He is soft. He is faded. He smells like the boy who loves him.

He is Favorite.

This morning I found my son sleeping with his little sis in the big Sis’s loft. I crept up there quietly to rub backs and steal kisses and wake them for the day, and as I approached my son I saw him sleepily run his arm around the small space that surrounded him. For a split second I had a feeling in my gut that I am sure he also felt; it was a yearning for a thing that was not with him, something that by now is part of him. His blanket he calls Favorite. I associate my son’s rest time with this blanket as much as he does. When he is without, I can feel his void because visually I can see that something is wrong with the picture. It would be like if my husband came downstairs ready for work, sans pants.

I realized today he will be turning ten in a matter of weeks and Favorite’s days are probably numbered. That means the sleepy bundle
that comes to me morning and night for hugs and kisses will one day exclude the part that makes my heart melt: the blanket wrapped around his neck (think Rocky with the towel) that tells me that my son is in a relaxed mood. When he is not tired or when he is over-tired, he does not seek Favorite. But when he has decided for himself he would like a little “me” time, or after school when he hits his spot on the couch, or when it’s family movie night or a little past bedtime, you will most usualy find the blanket and the boy intertwined in heavenly bliss. There was once a scalloped edge all the way around this blanket that no longer exists. Slowly over the years, each of the tiny half-circle loops of yarn have been torn loose until not one trace of this (hand-made by nana) detail remains. My son liked to weave each of his toes, all ten, through this edging to feel the sensory experience of the tension it created when he pulled it taught. I would have to check first thing in the morning after often times finding purple toes sticking out because he cut off his own circulation! Eventually the threadbare edging slowly gave and can lo longer be seen.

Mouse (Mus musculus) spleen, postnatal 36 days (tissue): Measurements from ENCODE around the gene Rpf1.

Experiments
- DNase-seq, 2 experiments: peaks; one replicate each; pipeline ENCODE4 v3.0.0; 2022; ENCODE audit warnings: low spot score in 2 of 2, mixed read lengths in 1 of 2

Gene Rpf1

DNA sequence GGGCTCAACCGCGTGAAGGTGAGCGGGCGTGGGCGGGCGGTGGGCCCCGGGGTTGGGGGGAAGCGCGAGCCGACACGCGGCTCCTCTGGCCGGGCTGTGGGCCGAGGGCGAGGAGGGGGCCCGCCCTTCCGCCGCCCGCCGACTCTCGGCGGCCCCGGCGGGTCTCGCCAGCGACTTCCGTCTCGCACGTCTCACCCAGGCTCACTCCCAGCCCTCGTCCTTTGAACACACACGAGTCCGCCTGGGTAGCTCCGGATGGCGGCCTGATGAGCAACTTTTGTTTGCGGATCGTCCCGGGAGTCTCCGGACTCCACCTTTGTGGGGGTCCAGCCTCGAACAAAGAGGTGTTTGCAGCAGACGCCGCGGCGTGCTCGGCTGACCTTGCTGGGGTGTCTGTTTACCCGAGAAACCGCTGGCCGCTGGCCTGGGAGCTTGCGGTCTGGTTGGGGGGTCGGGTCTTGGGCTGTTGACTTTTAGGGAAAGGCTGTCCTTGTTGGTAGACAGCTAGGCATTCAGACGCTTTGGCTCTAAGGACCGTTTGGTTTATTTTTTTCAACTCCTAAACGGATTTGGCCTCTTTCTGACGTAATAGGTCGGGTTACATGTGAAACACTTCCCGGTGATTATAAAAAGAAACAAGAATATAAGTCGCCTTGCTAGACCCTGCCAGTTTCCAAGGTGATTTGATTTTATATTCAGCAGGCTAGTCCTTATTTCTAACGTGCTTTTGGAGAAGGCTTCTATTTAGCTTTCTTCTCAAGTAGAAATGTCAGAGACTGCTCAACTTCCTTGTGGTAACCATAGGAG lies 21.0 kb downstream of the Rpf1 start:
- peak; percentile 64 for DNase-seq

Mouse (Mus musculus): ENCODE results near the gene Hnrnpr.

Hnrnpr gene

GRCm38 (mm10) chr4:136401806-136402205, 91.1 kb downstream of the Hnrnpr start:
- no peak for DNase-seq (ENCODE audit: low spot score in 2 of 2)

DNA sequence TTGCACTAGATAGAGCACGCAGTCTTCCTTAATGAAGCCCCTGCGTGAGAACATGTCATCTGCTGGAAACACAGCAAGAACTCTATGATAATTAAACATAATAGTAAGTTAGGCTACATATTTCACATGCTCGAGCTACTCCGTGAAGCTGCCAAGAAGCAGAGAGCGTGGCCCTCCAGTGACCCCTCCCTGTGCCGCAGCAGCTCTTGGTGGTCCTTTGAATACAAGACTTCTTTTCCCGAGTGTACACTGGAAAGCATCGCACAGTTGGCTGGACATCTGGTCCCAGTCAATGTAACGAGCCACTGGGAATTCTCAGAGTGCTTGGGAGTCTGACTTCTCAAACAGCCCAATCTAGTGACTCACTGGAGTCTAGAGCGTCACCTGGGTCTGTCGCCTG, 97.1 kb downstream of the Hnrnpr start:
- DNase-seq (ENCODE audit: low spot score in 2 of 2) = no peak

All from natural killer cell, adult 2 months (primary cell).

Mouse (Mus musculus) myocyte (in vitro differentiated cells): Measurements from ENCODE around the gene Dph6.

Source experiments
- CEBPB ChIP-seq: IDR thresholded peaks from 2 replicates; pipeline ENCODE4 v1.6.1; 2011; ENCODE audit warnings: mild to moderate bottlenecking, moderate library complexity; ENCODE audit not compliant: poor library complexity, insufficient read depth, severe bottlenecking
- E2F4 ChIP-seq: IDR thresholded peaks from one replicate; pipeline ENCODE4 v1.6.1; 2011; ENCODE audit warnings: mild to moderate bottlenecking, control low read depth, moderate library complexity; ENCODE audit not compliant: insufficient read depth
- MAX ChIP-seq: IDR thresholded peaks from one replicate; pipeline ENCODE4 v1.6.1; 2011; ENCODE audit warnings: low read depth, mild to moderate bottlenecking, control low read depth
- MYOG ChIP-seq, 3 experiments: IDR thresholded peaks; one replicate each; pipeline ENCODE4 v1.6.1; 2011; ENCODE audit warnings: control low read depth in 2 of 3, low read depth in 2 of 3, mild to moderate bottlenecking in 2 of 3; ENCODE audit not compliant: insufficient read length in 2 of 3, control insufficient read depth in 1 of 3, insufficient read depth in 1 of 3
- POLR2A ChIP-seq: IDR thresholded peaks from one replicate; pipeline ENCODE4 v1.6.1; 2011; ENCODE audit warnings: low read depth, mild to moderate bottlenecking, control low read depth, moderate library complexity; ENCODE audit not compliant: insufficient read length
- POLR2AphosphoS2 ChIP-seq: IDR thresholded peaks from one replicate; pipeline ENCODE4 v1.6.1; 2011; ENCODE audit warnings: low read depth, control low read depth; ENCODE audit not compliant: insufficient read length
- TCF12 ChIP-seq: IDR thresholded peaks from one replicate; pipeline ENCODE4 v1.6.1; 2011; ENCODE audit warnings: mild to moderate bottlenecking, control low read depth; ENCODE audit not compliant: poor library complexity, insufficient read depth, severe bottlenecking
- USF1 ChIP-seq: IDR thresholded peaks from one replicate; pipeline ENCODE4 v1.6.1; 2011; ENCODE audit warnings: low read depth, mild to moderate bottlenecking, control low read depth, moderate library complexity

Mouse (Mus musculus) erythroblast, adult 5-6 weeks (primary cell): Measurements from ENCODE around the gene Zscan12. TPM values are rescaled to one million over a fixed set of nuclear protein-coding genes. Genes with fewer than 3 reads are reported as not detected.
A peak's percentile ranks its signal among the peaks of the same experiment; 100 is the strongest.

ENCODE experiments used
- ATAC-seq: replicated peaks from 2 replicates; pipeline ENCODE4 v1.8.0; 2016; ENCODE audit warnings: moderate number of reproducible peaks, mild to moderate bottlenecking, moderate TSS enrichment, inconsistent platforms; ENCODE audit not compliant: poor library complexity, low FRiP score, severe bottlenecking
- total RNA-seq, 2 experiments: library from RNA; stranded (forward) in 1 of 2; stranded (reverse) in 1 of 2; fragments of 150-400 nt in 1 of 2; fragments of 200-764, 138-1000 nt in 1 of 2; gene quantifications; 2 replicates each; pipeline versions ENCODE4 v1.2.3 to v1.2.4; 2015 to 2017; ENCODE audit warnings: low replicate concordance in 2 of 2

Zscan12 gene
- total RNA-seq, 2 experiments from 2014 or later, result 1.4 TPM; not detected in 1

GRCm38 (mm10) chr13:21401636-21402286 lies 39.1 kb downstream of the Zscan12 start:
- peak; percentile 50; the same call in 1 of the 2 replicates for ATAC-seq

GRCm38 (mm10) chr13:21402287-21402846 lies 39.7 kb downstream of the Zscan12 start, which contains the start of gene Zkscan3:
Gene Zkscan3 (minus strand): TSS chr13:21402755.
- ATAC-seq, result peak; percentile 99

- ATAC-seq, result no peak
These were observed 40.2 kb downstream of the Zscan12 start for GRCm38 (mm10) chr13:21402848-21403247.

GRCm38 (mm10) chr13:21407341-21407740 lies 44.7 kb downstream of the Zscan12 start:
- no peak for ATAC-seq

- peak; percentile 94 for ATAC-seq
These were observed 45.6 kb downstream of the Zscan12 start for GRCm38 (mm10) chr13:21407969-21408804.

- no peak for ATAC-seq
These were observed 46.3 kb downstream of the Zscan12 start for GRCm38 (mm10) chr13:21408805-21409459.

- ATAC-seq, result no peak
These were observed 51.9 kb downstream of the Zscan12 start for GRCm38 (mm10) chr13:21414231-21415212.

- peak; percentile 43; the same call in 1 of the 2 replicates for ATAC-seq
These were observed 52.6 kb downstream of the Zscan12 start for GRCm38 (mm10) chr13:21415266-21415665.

I have a cousin about my age whom I grew up with close as a twin brother. We were peas in a pod all our childhood, but this special bond between us included his Softy. Softy was like Favorite, and I was always a little jealous of him. It was the only thing my cousin appeared to love more than me (his mom and I were equal). When we had sleepovers, Softy was there. When we went to grandma’s, Softy was there. When we would be hanging out playing Monopoly or Moustrap, Softy tagged along.

Eventually we turned ten but as I recall, Softy wasn’t going anywhere soon. At least not as far as I could tell. By eleven still Softy was part of the backdrop somewhere in his room. But something triggered today in rememberance of Old Softy. I might have been the only one who actually knew Softy out of all my cousin’s friends. Because it was a special, personal and private part of his life that does not go on to middle school with a boy, not in view of anyone his own age at least. Unless you are his Favortie cousin. I was. I was his Favorite along with Softy. He shared his love of Softy with me because he loved that thing so much, and he loved me too, and what better celebration of love than when you can have all the things you love together at one time. Your mom, your Softy and your favorite cousin.

That’s what I realized about my boy today. I’m not sure if Favorite will ever dissapear, not to me anyway. I have a feeling he may even one day hide his blanket from his dad and siblings, but secretly he will enjoy when I wake him and his blanket up as if nothing has changed. As if being ten is no different than being 4, really, not when you love something.

I will always get that about him. I will always respect it, and he knows it. Just a reminder to me that moms are really lucky to hold that place in a child’s heart. It really makes me feel very Favorite.

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